Contemporary reviews were mixed. Lawrence Van Gelder of The New York Times wrote that the film had "nothing to say beyond the superficial about government or rebellion. And in the absence of such a statement, it becomes what it seems to have mocked—a spectacle glorifying the car as an instrument of violence."[11] Variety called the film "cartoonish but effective entertainment, with some good action sequences and plenty of black humor."[12] Richard Combs of The Monthly Film Bulletin wrote that the comic conceits were "too shaky to hold the movie together and tend to self-destruct some distance short of any pop allegory for America."[13] Gene Siskel of the Chicago Tribune gave the film one star out of four and wrote that it "may be the goofiest and sleaziest film I've seen in the last five years."[14] Tom Shales of The Washington Post praised the film as "one of the zippier little B pictures of the year," adding that "it is designed primarily as a spectacle of kinetic titillation, and on that level, it's a foregone smash hit."[15] Kevin Thomas of the Los Angeles Times was also positive, calling it "a fine little action picture with big ideas" and finding Carradine "terrific" in his role.[16] In a February 2021 retrospective review, James Berardinelli gave the film 1 star out of 4; he said that it was similar to present-day releases by Blumhouse in that Roger Corman also made a lot of those types of low-budget horror/exploitation films and some were/are good but most aren't, and simply summed up the 1975 film by calling it "bad."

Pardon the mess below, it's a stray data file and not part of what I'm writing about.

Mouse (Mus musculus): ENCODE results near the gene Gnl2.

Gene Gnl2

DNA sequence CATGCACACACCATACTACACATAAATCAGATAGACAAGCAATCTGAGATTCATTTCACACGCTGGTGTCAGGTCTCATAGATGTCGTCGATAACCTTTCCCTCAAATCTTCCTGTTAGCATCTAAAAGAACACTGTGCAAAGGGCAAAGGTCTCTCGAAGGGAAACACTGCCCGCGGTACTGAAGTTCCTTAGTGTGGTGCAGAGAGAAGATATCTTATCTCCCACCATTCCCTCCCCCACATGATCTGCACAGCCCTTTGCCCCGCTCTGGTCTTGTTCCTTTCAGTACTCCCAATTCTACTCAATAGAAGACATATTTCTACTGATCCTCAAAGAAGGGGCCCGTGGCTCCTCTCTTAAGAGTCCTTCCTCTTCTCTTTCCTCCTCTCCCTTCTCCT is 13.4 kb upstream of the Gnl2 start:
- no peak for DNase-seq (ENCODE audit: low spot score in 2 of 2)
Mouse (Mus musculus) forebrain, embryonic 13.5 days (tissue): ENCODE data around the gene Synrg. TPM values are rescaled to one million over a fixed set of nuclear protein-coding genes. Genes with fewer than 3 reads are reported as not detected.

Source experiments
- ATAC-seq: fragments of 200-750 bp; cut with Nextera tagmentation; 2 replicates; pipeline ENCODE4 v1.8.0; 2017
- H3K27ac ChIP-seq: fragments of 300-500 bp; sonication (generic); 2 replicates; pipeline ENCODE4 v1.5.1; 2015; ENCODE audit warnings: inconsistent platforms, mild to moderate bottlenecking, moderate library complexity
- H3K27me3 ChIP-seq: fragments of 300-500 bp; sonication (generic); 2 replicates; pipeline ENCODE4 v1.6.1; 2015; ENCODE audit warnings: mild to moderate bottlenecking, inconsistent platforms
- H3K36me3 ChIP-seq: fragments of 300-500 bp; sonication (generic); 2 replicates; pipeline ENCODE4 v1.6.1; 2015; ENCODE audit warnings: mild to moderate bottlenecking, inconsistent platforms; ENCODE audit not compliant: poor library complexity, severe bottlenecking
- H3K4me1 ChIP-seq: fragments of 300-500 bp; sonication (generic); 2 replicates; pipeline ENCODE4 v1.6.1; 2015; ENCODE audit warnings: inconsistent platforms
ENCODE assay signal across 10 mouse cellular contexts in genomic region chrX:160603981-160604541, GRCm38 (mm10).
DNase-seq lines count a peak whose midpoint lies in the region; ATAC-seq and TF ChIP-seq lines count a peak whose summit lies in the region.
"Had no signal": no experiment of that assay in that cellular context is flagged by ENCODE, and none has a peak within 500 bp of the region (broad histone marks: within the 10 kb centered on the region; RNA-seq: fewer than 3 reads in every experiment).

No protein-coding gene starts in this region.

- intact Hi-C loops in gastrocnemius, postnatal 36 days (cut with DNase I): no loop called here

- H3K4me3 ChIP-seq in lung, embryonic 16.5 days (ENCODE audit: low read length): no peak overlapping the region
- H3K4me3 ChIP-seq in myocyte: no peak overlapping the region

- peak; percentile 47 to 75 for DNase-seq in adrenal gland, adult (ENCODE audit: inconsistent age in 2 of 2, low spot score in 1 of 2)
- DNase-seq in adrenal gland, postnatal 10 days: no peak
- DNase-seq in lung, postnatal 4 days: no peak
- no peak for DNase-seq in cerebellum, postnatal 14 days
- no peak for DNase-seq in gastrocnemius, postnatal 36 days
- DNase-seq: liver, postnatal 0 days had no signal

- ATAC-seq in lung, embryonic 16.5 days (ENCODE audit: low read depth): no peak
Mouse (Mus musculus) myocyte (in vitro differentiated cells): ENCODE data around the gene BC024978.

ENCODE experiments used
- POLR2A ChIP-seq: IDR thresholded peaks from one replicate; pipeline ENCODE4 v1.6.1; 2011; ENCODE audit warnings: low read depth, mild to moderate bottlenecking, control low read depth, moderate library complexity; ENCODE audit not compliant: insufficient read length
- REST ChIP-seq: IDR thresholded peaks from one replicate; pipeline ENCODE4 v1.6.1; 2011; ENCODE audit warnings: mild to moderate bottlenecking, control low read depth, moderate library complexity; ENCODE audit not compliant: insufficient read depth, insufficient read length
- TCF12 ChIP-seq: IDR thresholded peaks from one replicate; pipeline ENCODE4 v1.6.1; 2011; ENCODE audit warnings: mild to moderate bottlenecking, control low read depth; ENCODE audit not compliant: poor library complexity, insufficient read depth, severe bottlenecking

Roger Ebert gave the film zero stars in his review, deriding its violence and lamenting its appeal to small children.[17] However, during a review of The Fast and the Furious on Ebert & Roeper and the Movies, Ebert named Death Race 2000 as part of a "great tradition of summer drive-in movies" that embrace a "summer exploitation mentality in a clever way".[18] While Ebert hinted that he did not find the film as awful decades later as he did in 1975, he made it plain he would not alter or disavow his original zero-stars rating for it either.[19][20] He also gave a scathing review of the 2008 sort-of-remake Death Race.

The film has garnered critical acclaim over the years, having a score of 81% on Rotten Tomatoes based on 37 reviews, with an average rating of 6.7/10, deeming it "fresh". The site's critical consensus states, "Death Race 2000 is a fun, campy classic, drawing genuine thrills from its mindless ultra-violence."[21]

The film has long been regarded as a cult hit[5] and was often viewed as superior to Rollerball, a much more expensive major studio drama released later in the same year; another dystopian science-fiction sports film similarly focusing on the use of dangerous sports as an "opiate" for the masses.[5]

Year-end lists[edit]

The film is recognized by American Film Institute in these lists:

Other media[edit]

Video games[edit]

The 1982 video game Maze Death Race for ZX81 computers (and 1983 for ZX Spectrum) resembles the film by its cover artwork, title, and car-driving content.[23]

The Carmageddon video game series borrows heavily from the plot, characters and car designs from the film Death Race 2000. The original game was supposed to be a game based on the comic series in the 1990s, but the plans were later changed.

Comic books[edit]

A comic book sequel series titled Death Race 2020 was published in April–November 1995 by Roger Corman's short-lived Roger Corman's Cosmic Comics imprint. It was written by Pat Mills of 2000 AD fame, with art by Kevin O'Neill (and additional art by Trevor Goring). Mills and O'Neill had already worked together on several comics, including Marshal Law. The comic book series, as the title indicates, takes place 20 years after the film ended and deals with Frankenstein's return to the race. New racers introduced here included Von Dutch, the Alcoholic, Happy the Clown, Steppenwolf, Rick Rhesus, and Harry Carrie.